Microsurgical Endonasal Dacryocystorhinostomy With Long-term Insertion of Bicanalicular Silicone Tubes | External Eye Disease | JAMA Otolaryngology–Head & Neck Surgery | JAMA Network
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Original Article
February 1998

Microsurgical Endonasal Dacryocystorhinostomy With Long-term Insertion of Bicanalicular Silicone Tubes

Author Affiliations

From the Department of Otorhinolaryngology–Head and Neck Surgery, Inselspital, University of Bern, Bern, Switzerland.

Arch Otolaryngol Head Neck Surg. 1998;124(2):188-191. doi:10.1001/archotol.124.2.188

Objective  To assess the results of microsurgical endonasal dacryocystorhinostomy with long-term insertion of single or double bicanalicular silicone tubes in canalicular (presaccal) and ductal (postsaccal) stenosis of the nasolacrimal duct system.

Design  Retrospective follow-up of case series between 1992 and 1996.

Patients  Thirty-eight patients were included in the study: 19 with ductal stenosis; 28 with canalicular stenosis; and 1 (a 6-month-old girl) with congenital agenesis of the lacrimal duct system.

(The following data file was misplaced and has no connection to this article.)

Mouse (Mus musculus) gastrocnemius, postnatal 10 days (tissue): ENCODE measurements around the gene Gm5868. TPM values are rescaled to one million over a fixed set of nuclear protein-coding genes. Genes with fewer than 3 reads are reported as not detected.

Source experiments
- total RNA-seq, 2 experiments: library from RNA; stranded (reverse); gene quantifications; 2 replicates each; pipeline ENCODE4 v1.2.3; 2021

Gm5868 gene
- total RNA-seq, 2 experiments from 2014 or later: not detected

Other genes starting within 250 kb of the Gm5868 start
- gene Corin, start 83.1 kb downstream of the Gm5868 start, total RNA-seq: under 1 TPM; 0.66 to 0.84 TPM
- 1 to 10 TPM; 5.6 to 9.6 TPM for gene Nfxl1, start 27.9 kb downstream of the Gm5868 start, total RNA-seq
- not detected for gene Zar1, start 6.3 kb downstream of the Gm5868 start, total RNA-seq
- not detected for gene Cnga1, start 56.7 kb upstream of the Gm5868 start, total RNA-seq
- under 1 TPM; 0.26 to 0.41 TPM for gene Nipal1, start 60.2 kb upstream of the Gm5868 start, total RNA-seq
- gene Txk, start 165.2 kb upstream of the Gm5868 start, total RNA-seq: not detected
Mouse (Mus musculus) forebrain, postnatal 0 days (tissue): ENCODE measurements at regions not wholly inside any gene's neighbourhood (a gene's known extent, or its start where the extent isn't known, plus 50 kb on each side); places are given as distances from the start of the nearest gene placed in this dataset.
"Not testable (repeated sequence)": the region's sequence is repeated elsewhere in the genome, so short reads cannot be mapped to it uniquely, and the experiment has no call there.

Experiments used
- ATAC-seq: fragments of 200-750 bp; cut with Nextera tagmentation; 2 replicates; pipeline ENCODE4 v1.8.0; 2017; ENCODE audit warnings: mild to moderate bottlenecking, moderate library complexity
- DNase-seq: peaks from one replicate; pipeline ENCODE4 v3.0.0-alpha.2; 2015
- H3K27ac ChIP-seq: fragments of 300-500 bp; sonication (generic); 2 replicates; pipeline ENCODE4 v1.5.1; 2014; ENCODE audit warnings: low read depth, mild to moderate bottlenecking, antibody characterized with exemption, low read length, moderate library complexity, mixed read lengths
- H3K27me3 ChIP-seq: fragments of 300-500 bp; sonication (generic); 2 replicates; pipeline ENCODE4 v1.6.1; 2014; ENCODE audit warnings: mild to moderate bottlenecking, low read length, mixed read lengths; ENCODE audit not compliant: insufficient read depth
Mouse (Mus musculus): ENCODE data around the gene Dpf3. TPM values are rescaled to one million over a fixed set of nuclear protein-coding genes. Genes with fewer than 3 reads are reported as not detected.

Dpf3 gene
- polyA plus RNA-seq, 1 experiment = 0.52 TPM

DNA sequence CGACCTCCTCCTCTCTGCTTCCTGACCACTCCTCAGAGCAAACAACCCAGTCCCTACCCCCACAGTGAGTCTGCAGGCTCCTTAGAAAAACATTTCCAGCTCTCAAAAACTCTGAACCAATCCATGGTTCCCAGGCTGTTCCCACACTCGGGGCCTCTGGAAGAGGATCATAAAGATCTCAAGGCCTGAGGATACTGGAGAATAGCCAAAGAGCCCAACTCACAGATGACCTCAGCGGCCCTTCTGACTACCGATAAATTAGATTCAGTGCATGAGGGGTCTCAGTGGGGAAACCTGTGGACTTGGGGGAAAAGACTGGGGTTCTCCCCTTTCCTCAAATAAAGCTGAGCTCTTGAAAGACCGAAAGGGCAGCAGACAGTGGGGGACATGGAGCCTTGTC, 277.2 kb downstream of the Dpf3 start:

Intervention  Forty-seven endonasal microscopic dacryocystorhinostomies were performed on 38 patients. Bicanalicular silicone tubes were inserted, fixed in the nasal cavity, and left in place as long-term space holders. In patients with canalicular stenosis, a specially designed double bicanalicular tube was inserted for maximal dilatation of the lacrimal canals. The tubes are left in place as long as possible, ie, for months to several years. In cases in which there was recurrent obstruction following accidental tube extrusion, we simply inserted new tubes using a short-acting anesthesia.

Results  With 1 procedure, 17 (91%) of the eyes that were surgically treated for ductal stenosis became symptom free. The success rate in the cases of canalicular stenosis was 72%. In the remaining 28% of patients with recurrent obstruction, endonasal revision surgery was performed with new insertion of bicanalicular tubes. With the new tubes in place, these remaining patients have also stayed largely symptom free (length of follow-up, 8 months to 5 years [average, 3 years]).

Conclusions  The routine insertion of bicanalicular tubes as long-term spacers has proved effective and has been tolerated without problems. A new aspect of our study is that in cases of canalicular stenosis or congenital agenesis of the lacrimal duct, which generally have a poor prognosis, the patients also benefit when our specially designed long-term double bicanalicular tubes are inserted in the lacrimal ducts.